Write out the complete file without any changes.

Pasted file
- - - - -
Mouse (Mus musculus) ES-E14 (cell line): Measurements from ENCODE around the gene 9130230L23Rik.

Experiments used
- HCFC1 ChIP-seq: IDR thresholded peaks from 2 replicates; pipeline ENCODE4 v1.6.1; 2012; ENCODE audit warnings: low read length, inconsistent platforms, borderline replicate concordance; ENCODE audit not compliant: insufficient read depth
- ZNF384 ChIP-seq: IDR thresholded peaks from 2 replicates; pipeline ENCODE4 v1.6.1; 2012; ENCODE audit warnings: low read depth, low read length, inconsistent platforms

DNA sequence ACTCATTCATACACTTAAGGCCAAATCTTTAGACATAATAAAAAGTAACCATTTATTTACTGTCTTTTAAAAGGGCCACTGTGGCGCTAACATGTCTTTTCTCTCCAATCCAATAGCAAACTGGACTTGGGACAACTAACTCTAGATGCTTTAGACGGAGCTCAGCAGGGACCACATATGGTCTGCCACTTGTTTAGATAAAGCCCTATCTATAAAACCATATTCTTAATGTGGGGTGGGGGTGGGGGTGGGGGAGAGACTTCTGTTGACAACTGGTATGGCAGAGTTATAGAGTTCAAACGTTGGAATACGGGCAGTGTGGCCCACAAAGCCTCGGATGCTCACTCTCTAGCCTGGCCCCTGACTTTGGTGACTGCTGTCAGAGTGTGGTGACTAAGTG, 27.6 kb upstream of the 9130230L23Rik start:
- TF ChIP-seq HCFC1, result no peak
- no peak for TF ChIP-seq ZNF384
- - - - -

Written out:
Mouse (Mus musculus) ES-E14 (cell line): Measurements from ENCODE around the gene 9130230L23Rik.

Experiments used
- HCFC1 ChIP-seq: IDR thresholded peaks from 2 replicates; pipeline ENCODE4 v1.6.1; 2012; ENCODE audit warnings: low read length, inconsistent platforms, borderline replicate concordance; ENCODE audit not compliant: insufficient read depth
- ZNF384 ChIP-seq: IDR thresholded peaks from 2 replicates; pipeline ENCODE4 v1.6.1; 2012; ENCODE audit warnings: low read depth, low read length, inconsistent platforms

DNA sequence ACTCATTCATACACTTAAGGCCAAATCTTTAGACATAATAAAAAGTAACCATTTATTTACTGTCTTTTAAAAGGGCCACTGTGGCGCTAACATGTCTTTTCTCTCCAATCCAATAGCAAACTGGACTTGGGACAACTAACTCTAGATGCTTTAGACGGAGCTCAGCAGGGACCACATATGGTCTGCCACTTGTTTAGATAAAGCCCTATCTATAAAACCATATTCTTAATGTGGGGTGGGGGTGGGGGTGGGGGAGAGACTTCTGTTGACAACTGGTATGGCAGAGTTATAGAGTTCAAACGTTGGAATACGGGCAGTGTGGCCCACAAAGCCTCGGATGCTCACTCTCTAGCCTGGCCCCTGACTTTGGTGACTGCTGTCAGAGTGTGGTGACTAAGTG, 27.6 kb upstream of the 9130230L23Rik start:
- TF ChIP-seq HCFC1, result no peak
- no peak for TF ChIP-seq ZNF384